At a used bookstore in San Francisco in the early '90s, I picked up a volume called What's a Nice Boy Like You Doing? by somebody named Jack Wrangler. On the front page, the author had signed his name boldly and confidently. Who was this Jack Wrangler, and what sordid tales might I find inside this book?
At that time, I was trotting gaily out of the closet, living in San Francisco and reading everything I could get my hands on about gay history. The 1970s was of particular interest, since that's when the party was in full swing, and gay men were finally liberating themselves from thousands of years of oppression. I found inspiration from people like Harvey Milk, Vito Russo, and the countless brave and defiant activists who spearheaded the revolution.
I was also watching a lot of porn.
Luckily, living in San Francisco, the well-stocked video stores provided a crash course in the history of gay pornography, and I studied diligently. I saw everything from the Athletic Model Guild films of the 1950s to the glossy, straight-to-video productions of the '90s, and everything in between. Aside from the obvious prurient outlet they provided, the films also seemed to be a reflection of concurrent gay history.
In the 1970s, as more graphic and confident portrayals of gay sexuality began to appear on-screen, there was an explosion of gay visibility in the real world. Were films like Kansas City Trucking Company a reflection of the sexual revolution, or did they help fuel it? The men on-screen were not swishy stereotypes, but were masculine, confident, and completely unapologetic about their sexuality. Could these new porn stars be considered role models for men exploring their newfound sexual freedom in the 1970s? Jack Wrangler certainly was. After reading his book and seeing his films, it became clear that he both reflected the macho gay culture and helped to define it.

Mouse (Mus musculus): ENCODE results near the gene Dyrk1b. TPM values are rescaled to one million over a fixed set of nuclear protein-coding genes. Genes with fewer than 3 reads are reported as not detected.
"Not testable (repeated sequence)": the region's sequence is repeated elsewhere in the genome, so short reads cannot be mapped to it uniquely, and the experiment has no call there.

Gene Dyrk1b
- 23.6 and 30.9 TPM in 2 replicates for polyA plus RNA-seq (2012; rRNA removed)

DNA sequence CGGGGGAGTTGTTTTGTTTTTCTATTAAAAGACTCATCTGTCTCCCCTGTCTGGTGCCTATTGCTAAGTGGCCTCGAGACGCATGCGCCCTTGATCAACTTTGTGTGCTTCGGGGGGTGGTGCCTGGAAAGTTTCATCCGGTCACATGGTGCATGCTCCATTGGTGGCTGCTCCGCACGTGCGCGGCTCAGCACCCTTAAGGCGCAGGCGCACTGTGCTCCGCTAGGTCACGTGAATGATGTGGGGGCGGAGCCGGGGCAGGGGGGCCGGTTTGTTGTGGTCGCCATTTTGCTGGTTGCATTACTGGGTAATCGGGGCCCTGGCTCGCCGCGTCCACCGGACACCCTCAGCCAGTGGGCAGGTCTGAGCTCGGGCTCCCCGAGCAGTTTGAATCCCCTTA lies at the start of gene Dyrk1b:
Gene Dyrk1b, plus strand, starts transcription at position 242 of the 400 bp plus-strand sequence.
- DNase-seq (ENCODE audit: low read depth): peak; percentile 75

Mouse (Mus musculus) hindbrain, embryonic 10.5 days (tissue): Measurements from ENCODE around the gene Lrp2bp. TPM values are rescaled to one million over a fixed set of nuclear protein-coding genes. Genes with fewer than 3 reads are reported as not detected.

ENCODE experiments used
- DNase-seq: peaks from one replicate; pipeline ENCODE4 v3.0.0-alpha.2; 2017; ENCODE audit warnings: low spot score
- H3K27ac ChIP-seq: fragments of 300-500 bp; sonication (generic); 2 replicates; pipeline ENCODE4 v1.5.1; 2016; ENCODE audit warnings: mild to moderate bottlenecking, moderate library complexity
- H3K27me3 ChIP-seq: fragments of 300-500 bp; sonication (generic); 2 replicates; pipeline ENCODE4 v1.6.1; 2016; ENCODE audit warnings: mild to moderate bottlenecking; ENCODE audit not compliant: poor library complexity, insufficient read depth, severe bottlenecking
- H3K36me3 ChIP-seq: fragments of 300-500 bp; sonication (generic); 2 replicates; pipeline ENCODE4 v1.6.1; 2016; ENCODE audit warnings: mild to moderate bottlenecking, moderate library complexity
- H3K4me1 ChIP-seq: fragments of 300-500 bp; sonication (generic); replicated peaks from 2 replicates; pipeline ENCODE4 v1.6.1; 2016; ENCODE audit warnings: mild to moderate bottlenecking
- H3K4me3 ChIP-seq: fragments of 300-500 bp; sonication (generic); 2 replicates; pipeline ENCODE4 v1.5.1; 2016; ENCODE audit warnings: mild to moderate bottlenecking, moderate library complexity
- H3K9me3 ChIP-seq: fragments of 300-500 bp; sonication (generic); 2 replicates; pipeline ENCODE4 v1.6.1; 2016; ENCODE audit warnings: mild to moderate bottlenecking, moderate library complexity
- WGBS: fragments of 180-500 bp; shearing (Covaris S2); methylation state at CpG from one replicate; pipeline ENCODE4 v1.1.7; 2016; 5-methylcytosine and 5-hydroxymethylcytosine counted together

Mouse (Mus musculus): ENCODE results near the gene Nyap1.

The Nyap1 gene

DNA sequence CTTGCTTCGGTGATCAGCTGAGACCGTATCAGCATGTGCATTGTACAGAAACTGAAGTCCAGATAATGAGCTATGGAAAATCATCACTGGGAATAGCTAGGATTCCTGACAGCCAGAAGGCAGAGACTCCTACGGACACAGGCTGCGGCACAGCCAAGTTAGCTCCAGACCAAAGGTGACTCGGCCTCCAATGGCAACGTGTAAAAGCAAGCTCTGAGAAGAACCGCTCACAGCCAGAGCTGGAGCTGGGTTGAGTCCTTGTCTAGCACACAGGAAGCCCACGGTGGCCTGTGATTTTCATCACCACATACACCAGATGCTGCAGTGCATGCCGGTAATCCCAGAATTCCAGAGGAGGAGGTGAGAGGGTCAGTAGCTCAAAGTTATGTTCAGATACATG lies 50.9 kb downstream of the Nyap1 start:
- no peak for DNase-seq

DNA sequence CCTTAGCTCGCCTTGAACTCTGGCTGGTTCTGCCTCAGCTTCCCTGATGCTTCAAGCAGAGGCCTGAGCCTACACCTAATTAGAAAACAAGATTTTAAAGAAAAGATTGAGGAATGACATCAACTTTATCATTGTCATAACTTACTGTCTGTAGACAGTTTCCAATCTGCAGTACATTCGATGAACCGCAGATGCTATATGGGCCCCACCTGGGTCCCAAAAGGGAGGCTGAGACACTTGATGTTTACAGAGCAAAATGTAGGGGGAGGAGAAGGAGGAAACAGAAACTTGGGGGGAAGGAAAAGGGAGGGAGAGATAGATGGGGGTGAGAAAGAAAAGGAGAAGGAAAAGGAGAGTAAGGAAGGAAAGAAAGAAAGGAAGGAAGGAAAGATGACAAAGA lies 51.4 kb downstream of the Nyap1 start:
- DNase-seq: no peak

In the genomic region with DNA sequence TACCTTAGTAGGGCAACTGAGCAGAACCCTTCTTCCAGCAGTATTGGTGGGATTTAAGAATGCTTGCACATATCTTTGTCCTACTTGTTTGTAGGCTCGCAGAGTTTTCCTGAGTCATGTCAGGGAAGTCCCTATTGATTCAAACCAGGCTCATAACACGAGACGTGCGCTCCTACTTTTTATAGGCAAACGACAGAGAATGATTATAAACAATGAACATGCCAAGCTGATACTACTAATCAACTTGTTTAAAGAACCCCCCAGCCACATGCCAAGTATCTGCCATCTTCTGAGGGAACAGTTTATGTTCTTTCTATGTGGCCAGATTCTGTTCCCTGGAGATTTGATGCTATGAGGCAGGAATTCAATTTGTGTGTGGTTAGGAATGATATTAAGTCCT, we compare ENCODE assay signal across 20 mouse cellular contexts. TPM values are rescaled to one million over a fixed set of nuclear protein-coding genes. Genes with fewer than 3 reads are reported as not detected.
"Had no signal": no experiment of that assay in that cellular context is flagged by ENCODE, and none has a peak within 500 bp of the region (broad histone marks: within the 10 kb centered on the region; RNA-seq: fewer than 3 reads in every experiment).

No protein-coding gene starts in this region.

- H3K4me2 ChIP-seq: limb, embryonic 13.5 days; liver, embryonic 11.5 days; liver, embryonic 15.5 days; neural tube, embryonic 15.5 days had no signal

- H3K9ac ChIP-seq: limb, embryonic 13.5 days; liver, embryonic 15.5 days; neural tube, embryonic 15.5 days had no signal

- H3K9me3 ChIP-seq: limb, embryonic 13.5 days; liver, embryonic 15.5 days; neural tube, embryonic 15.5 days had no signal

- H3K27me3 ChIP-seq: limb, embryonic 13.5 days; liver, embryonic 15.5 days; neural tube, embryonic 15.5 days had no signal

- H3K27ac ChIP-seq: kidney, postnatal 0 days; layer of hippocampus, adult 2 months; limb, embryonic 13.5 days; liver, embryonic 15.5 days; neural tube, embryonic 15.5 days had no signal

Years later, I was having breakfast with the playwright Robert Patrick, who had written and starred with Jack in a play called T-Shirts . I expressed my fascination and desire to produce a documentary on Jack's life. He put me in touch with the man himself and we developed a friendship. Although he accepted the fact that he could not escape his porn past, he had carved out a successful career as a "legit" theatrical artist, and was hesitant to revisit those years in a documentary. I'm not sure if it was my persistence or Jack's healthy ego and desire to be center stage, but he finally agreed to be the subject of a film. He sat down for a week of interviews, all the while asking me, "Are you sure people will actually be interested in this stuff?"
After the film hit the festival circuit, I found out the answer was most certainly YES. Sold-out showings of Wrangler: Anatomy of an Icon let audiences reconnect with the fantasy figure they came of age with. Jack was delighted to know that so many people remembered him, and that his story resonated with a new generation. His story shows how one can deliberately redefine oneself and step forward confidently and fearlessly in the world.
Jack Wrangler was a class act. He was a pioneer, a born showman, and a loving husband to Margaret Whiting. He inspired an entire generation to be comfortable in their skin, and how to become the man of their dreams. There won't be another one like him.